Reporters Without Borders is concerned about the fate of Ayub Tareen, a correspondent for the BBC’s Urdu service in Quetta, the capital of the southwestern province of Balochistan, who was forced to leave the city for an undisclosed location after he was threatened by the Baloch Liberation Front (BLF) on 21 July.
“We take these threats very seriously and urge the local authorities to improve the safety of those who work in the media,” the press freedom organization said.
“We support the call by the Balochistan Union of Journalists for dialogue and mediation to settle disputes between the media and the various interest groups in the region.
“Unless the authorities take firm action against those who attack the media, and deploy effective measures to ensure the safety of journalists, we fear there will be no significant progress in the coming weeks.”
Tareen told Reporters Without Borders yesterday he was forced to leave Quetta after the BLF accused him of partisan reporting on its political activities and threatened him.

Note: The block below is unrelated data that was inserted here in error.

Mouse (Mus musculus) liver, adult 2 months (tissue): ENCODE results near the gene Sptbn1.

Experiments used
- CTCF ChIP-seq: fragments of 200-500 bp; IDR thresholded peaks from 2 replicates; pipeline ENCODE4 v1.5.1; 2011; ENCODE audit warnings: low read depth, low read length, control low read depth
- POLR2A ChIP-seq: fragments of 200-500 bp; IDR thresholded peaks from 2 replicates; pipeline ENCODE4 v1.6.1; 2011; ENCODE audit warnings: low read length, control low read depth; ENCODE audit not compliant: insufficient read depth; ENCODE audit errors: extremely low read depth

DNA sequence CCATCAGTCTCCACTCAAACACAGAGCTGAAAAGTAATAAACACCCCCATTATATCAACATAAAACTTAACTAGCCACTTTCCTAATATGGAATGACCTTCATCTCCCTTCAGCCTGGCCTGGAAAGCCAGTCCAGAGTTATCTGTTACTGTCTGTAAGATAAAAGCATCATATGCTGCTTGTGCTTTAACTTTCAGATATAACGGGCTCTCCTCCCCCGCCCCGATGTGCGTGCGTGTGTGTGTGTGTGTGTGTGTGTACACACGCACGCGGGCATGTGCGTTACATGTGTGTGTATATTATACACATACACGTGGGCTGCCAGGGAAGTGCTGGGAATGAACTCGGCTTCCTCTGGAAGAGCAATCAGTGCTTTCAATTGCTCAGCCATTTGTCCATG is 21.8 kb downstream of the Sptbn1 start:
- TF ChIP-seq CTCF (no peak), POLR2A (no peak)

Several Quetta-based news organizations received a statement from BLF spokesman Basham Baluch issued via the news agency Pakistan News Network International saying it was boycotting the BBC’s Urdu service because of the “partial attitude” of Tareen and adding: “We inform high-ups of BBC to take notice of their correspondent's partial behavior."
He went on: "Otherwise, we would be forced to take strict action."
The Balochistan Union of Journalists also condemned the threats, describing attempts by the BLF to influence coverage of its activities as “extremely undemocratic, non-political and immoral”.
Tareen was the target of similar threats from the BLF last year, when he was also forced to leave Quetta temporarily.
Six journalists have been killed this year in Pakistan, which is ranked in 151st of 179 countries in the 2011-2012 World Press Freedom Index compiled by Reporters Without Borders.
On 28 May, Vsh TV reporter Abdul Qadir Hajizai died of his wounds after he was shot by two men on a motorcycle in Basima, in Washuk District. Balochistan was classified as one of the world’s 10 most dangerous places for journalists by Reporters Without Borders last year.